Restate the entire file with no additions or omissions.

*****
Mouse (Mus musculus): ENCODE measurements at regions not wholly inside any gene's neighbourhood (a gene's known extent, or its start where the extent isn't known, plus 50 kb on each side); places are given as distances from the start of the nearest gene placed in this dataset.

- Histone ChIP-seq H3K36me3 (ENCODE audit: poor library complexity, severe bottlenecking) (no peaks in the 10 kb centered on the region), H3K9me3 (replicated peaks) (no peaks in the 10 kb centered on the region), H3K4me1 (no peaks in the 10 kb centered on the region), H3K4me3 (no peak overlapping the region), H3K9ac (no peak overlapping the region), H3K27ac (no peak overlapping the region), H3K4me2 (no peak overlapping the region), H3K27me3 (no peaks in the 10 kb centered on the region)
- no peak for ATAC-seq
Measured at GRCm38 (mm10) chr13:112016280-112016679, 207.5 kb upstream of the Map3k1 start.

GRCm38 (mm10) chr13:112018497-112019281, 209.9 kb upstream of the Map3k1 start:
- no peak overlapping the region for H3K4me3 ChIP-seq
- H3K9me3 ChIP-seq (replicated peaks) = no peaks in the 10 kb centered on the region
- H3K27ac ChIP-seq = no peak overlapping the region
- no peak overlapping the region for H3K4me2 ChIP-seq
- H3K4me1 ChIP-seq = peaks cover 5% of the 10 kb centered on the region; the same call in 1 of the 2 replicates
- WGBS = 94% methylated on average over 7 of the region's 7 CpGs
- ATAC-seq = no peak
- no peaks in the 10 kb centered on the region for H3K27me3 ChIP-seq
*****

Mouse (Mus musculus): ENCODE measurements at regions not wholly inside any gene's neighbourhood (a gene's known extent, or its start where the extent isn't known, plus 50 kb on each side); places are given as distances from the start of the nearest gene placed in this dataset.

- Histone ChIP-seq H3K36me3 (ENCODE audit: poor library complexity, severe bottlenecking) (no peaks in the 10 kb centered on the region), H3K9me3 (replicated peaks) (no peaks in the 10 kb centered on the region), H3K4me1 (no peaks in the 10 kb centered on the region), H3K4me3 (no peak overlapping the region), H3K9ac (no peak overlapping the region), H3K27ac (no peak overlapping the region), H3K4me2 (no peak overlapping the region), H3K27me3 (no peaks in the 10 kb centered on the region)
- no peak for ATAC-seq
Measured at GRCm38 (mm10) chr13:112016280-112016679, 207.5 kb upstream of the Map3k1 start.

GRCm38 (mm10) chr13:112018497-112019281, 209.9 kb upstream of the Map3k1 start:
- no peak overlapping the region for H3K4me3 ChIP-seq
- H3K9me3 ChIP-seq (replicated peaks) = no peaks in the 10 kb centered on the region
- H3K27ac ChIP-seq = no peak overlapping the region
- no peak overlapping the region for H3K4me2 ChIP-seq
- H3K4me1 ChIP-seq = peaks cover 5% of the 10 kb centered on the region; the same call in 1 of the 2 replicates
- WGBS = 94% methylated on average over 7 of the region's 7 CpGs
- ATAC-seq = no peak
- no peaks in the 10 kb centered on the region for H3K27me3 ChIP-seq